With that in mind, I decided to make one and settled on this recipe from James Martin. However, when it came time to actually cook it I realised it would take forever since it’s supposed to simmer for a few hours before you even add the potatoes. Therefore, still craving the taste of my homeland, I decided to wing it.
The other oddity with the recipe as printed on the BBC Food website was that the quantities looked wrong. Simmering something in 100ml of water for 2 hours seems like a recipe for disaster, so I adjusted quantities accordingly. The end list of ingredients was as follows:
- 450g diced lamb
- 1 tbsp tomato puree
- 1 beef stock cube
- 1 onion
- 1 carrot
- 1 stick of celery
- 1 tbsp chopped mint
- 1 tsp cornflour
- 500g potatoes
- A few small pieces of butter
I browned the meat in a casserole dish with a bit of olive oil, then added the tomato puree, followed by about 500ml of beef stock made up using a stock cube. I brought this to the boil and simmered, covered, for about 30 minutes before adding the chopped carrot, onion and celery. This was all left to simmer, covered, for another 10-15 minutes before adding the chopped mint and the cornflour which had been mixed with a little water. Finally, slices of potato were put on top and the whole thing went into the oven, spotted with butter on top, for about 30 minutes. The oven was at 180ºC but I cranked it up a bit at the end to try and make the potatoes crispy.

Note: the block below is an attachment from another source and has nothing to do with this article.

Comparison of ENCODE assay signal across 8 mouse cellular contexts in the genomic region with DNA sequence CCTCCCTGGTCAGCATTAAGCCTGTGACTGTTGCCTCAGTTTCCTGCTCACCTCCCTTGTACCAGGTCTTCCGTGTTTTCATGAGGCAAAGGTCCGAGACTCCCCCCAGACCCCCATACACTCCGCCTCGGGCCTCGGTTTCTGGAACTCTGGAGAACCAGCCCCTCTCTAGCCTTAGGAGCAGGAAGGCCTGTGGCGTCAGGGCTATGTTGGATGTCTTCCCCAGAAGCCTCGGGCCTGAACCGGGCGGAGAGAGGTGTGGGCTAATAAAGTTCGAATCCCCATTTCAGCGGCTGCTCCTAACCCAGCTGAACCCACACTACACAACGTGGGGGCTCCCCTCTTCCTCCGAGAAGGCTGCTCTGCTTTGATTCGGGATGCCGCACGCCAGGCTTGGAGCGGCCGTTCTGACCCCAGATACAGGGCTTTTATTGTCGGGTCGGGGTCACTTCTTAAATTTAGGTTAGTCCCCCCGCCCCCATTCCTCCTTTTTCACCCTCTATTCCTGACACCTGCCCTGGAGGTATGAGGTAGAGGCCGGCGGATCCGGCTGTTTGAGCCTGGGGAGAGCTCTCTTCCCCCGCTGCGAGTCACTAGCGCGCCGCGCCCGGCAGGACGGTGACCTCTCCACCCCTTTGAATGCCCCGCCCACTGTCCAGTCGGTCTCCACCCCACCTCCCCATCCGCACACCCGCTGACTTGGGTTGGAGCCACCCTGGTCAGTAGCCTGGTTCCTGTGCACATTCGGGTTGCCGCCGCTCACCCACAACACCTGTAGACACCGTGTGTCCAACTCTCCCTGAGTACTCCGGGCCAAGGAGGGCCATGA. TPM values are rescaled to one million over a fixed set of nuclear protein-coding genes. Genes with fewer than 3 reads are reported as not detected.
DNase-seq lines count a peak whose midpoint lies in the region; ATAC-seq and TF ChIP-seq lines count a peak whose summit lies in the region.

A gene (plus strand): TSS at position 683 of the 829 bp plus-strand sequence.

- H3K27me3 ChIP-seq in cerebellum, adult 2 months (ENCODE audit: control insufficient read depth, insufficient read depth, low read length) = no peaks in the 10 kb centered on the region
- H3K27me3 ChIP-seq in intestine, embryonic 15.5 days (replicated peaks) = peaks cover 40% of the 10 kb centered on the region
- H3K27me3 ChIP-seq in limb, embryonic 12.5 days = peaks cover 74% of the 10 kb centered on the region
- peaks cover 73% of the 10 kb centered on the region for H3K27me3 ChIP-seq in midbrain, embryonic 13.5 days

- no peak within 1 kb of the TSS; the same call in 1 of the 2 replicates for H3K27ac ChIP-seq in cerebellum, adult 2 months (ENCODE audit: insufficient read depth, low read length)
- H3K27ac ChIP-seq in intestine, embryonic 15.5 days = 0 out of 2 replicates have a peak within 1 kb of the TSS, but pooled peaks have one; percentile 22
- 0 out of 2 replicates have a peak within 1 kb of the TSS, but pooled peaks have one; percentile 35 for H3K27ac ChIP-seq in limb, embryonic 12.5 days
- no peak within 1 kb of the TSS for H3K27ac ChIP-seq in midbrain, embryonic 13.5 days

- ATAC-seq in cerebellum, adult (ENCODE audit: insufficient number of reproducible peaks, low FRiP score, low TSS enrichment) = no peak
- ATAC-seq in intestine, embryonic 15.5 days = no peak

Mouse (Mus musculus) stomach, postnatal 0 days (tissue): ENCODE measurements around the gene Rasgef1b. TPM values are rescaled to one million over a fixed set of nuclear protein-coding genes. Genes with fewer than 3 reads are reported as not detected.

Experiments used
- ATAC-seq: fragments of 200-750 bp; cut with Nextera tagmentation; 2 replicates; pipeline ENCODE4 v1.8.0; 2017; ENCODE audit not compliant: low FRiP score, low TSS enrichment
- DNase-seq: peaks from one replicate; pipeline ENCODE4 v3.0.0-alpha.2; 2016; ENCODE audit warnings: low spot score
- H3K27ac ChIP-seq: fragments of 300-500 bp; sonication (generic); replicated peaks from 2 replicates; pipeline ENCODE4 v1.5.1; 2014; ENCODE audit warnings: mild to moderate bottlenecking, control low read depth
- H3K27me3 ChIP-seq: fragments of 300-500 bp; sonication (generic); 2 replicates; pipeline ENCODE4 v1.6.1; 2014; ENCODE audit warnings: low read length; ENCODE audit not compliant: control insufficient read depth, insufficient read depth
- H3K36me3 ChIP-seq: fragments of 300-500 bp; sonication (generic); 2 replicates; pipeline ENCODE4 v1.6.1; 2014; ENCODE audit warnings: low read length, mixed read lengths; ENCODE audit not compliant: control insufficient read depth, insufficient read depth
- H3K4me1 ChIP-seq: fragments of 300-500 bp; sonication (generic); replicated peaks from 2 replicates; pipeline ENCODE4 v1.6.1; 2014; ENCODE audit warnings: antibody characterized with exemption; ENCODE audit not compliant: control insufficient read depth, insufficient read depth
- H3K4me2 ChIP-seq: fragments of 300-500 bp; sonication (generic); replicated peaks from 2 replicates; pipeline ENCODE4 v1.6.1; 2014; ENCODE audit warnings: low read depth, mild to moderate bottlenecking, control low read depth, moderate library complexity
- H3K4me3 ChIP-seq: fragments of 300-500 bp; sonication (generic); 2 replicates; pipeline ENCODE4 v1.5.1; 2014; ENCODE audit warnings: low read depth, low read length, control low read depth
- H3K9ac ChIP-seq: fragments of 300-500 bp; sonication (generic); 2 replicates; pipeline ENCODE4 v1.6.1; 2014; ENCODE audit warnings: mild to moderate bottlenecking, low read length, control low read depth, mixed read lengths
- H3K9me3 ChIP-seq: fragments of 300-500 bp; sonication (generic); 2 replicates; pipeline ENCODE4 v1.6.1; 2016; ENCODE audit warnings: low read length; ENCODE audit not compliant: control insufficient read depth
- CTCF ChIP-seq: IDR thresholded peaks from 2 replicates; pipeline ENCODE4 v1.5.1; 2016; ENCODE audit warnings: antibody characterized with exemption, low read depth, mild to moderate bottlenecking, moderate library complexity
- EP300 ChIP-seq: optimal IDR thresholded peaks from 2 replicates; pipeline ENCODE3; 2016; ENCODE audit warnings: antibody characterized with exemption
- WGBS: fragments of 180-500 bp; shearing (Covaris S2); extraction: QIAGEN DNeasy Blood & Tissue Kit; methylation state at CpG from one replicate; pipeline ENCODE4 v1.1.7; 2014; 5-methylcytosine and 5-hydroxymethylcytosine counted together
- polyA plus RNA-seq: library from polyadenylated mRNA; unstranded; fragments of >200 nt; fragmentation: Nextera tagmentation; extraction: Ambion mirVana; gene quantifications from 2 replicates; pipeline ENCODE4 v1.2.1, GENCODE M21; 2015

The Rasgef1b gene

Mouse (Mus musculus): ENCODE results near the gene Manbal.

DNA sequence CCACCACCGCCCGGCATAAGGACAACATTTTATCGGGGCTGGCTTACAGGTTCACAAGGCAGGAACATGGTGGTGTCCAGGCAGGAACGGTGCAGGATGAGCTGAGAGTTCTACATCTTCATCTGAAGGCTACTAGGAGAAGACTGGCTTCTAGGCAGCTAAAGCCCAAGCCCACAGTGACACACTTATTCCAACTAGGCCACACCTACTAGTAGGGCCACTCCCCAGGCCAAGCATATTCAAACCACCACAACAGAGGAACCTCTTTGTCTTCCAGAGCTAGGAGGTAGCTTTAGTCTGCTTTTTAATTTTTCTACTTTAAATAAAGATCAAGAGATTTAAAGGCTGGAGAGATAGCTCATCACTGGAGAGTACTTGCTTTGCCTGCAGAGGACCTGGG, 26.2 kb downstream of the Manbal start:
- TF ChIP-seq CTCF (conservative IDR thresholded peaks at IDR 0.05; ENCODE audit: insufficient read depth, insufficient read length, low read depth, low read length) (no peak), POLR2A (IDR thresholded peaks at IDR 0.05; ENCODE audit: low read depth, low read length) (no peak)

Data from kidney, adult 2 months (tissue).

The end result was super tasty and delicious. Maybe not wholly authentic (I don’t recall my mum using celery!) but very nice indeed!
More Nigel Slater inspired food for a Sunday afternoon. This is one which takes a while to cook, but is well worth.
In short, you brown the meat (Nigel uses oxtail but we used some cuts of lamb on the bone) then add some celery, onion and carrot chopped into biggish chunks. Before browning the meat, toss it in a mixture of flour, mustard powder and cayenne pepper.
Next add the best part of a bottle of wine and some herbs, stick a cover over and leave in the oven for 2 hours. We also added some orange peel on Nigel’s suggestion.
End result is as you’d expect – the wine reduces to a sweet and flavoursome sauce and the meat is so soft it falls off the bone. Delicious and obviously goes well with buttery mashed potatoes to mop up the juices!
Happy Christmas folks! Part of my present from Mark this year was a fabulous signed copy of The Kitchen Diaries by Nigel Slater. If you’re not familiar with it, it’s basically a diary of what Nigel cooked for a year – it’s like a set of recipes for what’s in season, but more granular than that.
It may be December, but this recipe comes from the January section of the book. It’s a simple bolognese using nothing particularly unusual – carrots, garlic, onion, celery, pancetta, mince, bay leaf, chopped tomatoes and vegetable stock. It’s seasoned with salt, pepper and nutmeg.
What makes it different is the amount of time spent cooking… it simmers for a good hour (Nigel even suggest pushing that to 1 1/2 hours), and then adding some cream or full fat milk and simmering for another 20 minutes. The end result is sublime… far richer and smoother flavours than any other bolognese or ragu I’ve ever made.
If this first chapter of The Kitchen Diaries is anything to go by, we’re in for some tasty treats in 2016.